Patients scheduled for an iron level, TIBC, or transferrin test should fast for 12 hours before the blood is drawn. They are allowed to drink water. Patients scheduled for a ferritin test do not need to fast but they should not have any alcoholic beverages before the test.
Aftercare consists of routine care of the area around the venipuncture.
The primary risk is the possibility of a bruise or swelling in the area of the venipuncture. The patient can apply moist warm compresses if there is any discomfort.
Iron level test
Normal serum iron values are as follows:
- Adult males: 75-175 micrograms/dL
- Adult females: 65-165 micrograms/dL
- Children: 50-120 micrograms/dL
- Newborns: 100-250 micrograms/dL.
Normal TIBC values are as follows:
- Adult males: 300-400 micrograms/dL
- Adult females: 300-450 micrograms/dL.
Normal transferrin values are as follows:
- Adult males: 200-400 mg/dL
- Adult females: 200-400 mg/dL
- Children: 203-360 mg/dL
- Newborns: 130-275 mg/dL.
Normal transferrin saturation values are between 30-40%.
Normal ferritin values are as follows:
- Adult males: 20-300 ng/mL
- Adult females: 20-120 ng/mL
- Children (one month): 200-600 ng/mL
- Children (two to five months): 50-200 ng/mL
- Children (six months to 15 years): 7-140 ng/mL
- Newborns: 25-200 ng/mL.
Iron level test
Serum iron level is increased
in thalassemia, hemochromatosis, severe hepatitis, liver disease
, lead poisoning, acute leukemia, and kidney disease
. It is also increased by multiple blood transfusions and intramuscular iron injections.
Iron levels above 350-500 micrograms/dL are considered toxic; levels over 1000 micrograms/dL indicate severe iron poisoning.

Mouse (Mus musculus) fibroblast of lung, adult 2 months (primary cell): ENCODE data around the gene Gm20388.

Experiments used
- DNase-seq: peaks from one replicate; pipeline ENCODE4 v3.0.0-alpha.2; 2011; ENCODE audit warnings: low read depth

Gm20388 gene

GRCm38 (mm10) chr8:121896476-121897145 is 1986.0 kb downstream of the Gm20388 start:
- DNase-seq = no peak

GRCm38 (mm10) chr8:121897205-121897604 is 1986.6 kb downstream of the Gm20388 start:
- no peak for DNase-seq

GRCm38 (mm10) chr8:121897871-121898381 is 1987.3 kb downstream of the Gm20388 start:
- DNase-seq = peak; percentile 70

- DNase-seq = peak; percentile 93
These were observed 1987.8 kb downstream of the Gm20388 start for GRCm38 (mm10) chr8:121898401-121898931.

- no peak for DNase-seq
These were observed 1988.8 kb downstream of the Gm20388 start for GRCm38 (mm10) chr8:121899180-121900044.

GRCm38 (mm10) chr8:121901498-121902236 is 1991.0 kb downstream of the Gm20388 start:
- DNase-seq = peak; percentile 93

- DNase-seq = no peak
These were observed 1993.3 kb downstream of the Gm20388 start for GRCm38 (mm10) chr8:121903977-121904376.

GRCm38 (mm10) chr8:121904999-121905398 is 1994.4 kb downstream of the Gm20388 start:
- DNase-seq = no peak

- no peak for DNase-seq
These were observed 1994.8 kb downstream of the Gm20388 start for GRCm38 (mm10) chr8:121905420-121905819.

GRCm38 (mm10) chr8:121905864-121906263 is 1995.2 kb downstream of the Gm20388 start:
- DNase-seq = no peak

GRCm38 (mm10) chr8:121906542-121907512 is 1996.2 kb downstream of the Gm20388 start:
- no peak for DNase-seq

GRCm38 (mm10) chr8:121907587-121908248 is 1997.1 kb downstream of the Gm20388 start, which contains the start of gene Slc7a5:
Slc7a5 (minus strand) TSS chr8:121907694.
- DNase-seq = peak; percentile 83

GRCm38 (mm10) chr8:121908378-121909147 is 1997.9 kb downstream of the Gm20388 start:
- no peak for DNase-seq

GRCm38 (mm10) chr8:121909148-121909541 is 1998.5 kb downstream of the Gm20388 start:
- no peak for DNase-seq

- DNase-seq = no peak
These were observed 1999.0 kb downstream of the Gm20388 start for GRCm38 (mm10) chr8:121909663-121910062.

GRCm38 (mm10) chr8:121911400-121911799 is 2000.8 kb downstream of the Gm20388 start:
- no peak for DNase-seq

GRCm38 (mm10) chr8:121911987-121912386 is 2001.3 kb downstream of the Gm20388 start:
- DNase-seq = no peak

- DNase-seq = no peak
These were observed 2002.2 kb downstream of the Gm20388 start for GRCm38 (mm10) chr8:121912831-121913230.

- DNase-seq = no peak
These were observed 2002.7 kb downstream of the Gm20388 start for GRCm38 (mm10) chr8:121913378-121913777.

Serum iron level is decreased
in iron deficiency anemia, chronic blood loss, chronic diseases (lupus, rheumatoid arthritis
), late pregnancy
, chronically heavy menstrual periods, and thyroid deficiency.
The TIBC is increased
in iron deficiency anemia, polycythemia vera
, pregnancy, blood loss, severe hepatitis, and the use of birth control pills.
The TIBC is decreased
in malnutrition, severe burns
, hemochromatosis, anemia caused by infections and chronic diseases, cirrhosis
of the liver, and kidney disease.
Transferrin is decreased in protein deficiency, liver damage, malnutrition, severe burns, kidney disease, chronic infections, and certain genetic disorders.
Ferritin is increased in liver disease, iron overload from hemochromatosis, certain types of anemia, acute leukemia, Hodgkin's disease, breast cancer, thalassemia, infections, inflammatory diseases, and hemosiderosis. Ferritin levels may be normal or slightly above normal in patients with kidney disease.
Ferritin is decreased in chronic iron deficiency and severe protein depletion.
Pagana, Kathleen Deska. Mosby's Manual of Diagnostic and Laboratory Tests. St. Louis: Mosby, Inc., 1998.
— A disorder marked by low hemoglobin levels in red blood cells, which leads to a deficiency of oxygen in the blood.
— A protein found in the liver, spleen, and bone marrow that stores iron.
— A disorder of iron absorption characterized by bronze-colored skin. It can cause painful joints, diabetes, and liver damage if the iron concentration is not lowered.
— An overload of iron in the body resulting from repeated blood transfusions. Hemosiderosis occurs most often in patients with thalassemia.
— A potentially fatal condition caused by swallowing large amounts of iron dietary supplements. Most cases occur in children who have taken adult- strength iron formulas. The symptoms of iron poisoning include vomiting, bloody diarrhea, convulsions, low blood pressure, and turning blue.
— The liquid part of blood.
— A hereditary form of anemia that occurs most frequently in people of Mediterranean origin.
— A protein in blood plasma that carries iron derived from food intake to the liver, spleen, and bone marrow.